Newport Beach, CA-based Clean Energy Fuels Corp. scored a hat trick Tuesday, signing three major deals in transit, trucking and manufacturing, the last of which was characterized by the alternative fuel provider as a first of its kind.
The triple-play is another indication that "perceived barriers and limitations of natural gas continue to be eliminated," according to Clean Energy CEO Andrew Littlefair, who said the presence of new users indicates both economic and environmental advantages for natural gas.
Clean Energy and NG Advantage have agreed to partner in a 10-year deal to construct a facility for producing compressed natural gas (CNG) in central New Hampshire to bring natural gas to various manufacturing and other energy-intensive customers not connected to a gas pipeline throughout New England and eastern New York state.
Operated by Clean Energy, the New England facility is intended to provide a minimum of 10 million gasoline-gallons-equivalent of CNG annually, which represents more than twice the CNG volume supplied by Clean Energy's current highest volume CNG station.
In the transit sector, Clean Energy signed a 10-year deal with the Los Angeles County Metropolitan Transportation Authority (LA Metro) making it the exclusive CNG fuel partner for what Clean Energy and LA Metro call the nation's largest clean air transit fleet.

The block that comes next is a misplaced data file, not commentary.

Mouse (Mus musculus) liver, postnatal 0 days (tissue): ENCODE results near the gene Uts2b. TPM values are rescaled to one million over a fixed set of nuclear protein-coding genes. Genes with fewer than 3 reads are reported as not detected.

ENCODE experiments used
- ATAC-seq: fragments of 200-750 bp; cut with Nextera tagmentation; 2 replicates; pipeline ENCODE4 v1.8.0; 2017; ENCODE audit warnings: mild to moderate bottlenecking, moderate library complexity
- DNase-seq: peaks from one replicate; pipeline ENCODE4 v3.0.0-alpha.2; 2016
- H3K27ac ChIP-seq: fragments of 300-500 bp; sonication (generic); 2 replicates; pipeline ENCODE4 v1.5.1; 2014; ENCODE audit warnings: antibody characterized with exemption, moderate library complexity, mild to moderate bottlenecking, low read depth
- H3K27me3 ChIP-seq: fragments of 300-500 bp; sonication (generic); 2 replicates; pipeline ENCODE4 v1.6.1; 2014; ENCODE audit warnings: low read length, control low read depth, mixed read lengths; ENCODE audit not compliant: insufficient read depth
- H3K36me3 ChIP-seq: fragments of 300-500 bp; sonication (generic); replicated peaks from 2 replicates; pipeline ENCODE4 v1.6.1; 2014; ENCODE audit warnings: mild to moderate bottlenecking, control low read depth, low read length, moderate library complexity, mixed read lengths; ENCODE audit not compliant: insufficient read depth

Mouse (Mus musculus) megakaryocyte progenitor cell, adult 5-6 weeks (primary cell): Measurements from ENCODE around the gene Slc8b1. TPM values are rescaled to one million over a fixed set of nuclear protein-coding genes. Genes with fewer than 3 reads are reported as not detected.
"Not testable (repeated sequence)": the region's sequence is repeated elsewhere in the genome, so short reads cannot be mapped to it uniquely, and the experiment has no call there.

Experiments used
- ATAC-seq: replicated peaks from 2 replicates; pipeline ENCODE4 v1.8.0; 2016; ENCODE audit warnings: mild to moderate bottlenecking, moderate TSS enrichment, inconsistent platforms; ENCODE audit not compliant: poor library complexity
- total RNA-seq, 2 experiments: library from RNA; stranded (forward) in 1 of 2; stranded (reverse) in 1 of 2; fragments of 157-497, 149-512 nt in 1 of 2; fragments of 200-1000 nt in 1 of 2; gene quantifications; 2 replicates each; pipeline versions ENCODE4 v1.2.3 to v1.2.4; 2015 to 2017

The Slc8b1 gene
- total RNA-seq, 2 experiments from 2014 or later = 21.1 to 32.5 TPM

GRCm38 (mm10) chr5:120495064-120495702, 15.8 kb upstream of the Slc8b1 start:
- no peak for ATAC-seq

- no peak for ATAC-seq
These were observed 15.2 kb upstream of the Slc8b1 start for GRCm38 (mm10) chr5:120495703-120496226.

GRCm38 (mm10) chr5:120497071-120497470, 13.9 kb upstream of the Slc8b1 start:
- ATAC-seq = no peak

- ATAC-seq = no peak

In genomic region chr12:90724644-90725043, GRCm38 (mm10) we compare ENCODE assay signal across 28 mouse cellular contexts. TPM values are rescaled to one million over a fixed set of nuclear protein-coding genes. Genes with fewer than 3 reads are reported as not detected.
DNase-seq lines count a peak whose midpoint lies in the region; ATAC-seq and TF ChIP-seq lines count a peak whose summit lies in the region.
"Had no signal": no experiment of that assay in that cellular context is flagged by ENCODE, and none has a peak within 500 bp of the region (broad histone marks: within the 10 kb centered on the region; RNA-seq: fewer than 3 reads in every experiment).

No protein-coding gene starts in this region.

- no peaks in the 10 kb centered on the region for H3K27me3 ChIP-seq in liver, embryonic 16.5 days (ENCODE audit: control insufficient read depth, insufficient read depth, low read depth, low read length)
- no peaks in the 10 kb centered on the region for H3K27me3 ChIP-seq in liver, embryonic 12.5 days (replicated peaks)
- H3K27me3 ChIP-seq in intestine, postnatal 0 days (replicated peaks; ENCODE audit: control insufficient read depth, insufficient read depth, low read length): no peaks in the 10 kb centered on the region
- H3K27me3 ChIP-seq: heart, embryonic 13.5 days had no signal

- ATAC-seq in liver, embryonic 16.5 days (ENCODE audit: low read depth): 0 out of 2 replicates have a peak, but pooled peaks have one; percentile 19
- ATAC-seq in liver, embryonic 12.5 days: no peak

The LA Metro board approved a 10-year CNG station operation and maintenance contract with Clean Energy for four CNG bus fueling stations. Under the new deal, Clean Energy will continue to operate and maintain all of the transit agency's 10 CNG bus fueling stations as well as an 11th station currently under construction.
Overall, Clean Energy expects to compress 36 million gallons of natural gas annually under the deal, including 15 million gallons annually for the next 10 years at the four stations named in the new contract, and another 21 million gallons annually for LA Metro's other CNG bus fueling stations. LA Metro has converted its entire fleet of 2,000 buses to CNG, allowing it to operate 80% cleaner.
For trucking, Clean Energy's third deal is the largest single order and deployment of medium-duty CNG trucks for service delivery in the United States, according to the company. Signed with Fox Transportation, the deal calls for fueling and deployment of more than 100 CNG trucks over the next few months, using Clean Energy's existing fueling stations throughout Southern California.
Fox, a hospital delivery service provider throughout California, is expected to consume 600,000 diesel-gallon-equivalent of natural gas annually in making about 900,000 deliveries and chalking up more than 5 million miles, Clean Energy said.
"With natural gas fueling now a reality, we believe providing this cheaper and cleaner fuel option is the right business decision and will strengthen our long-term relationships with customers," said CEO Mike Fox.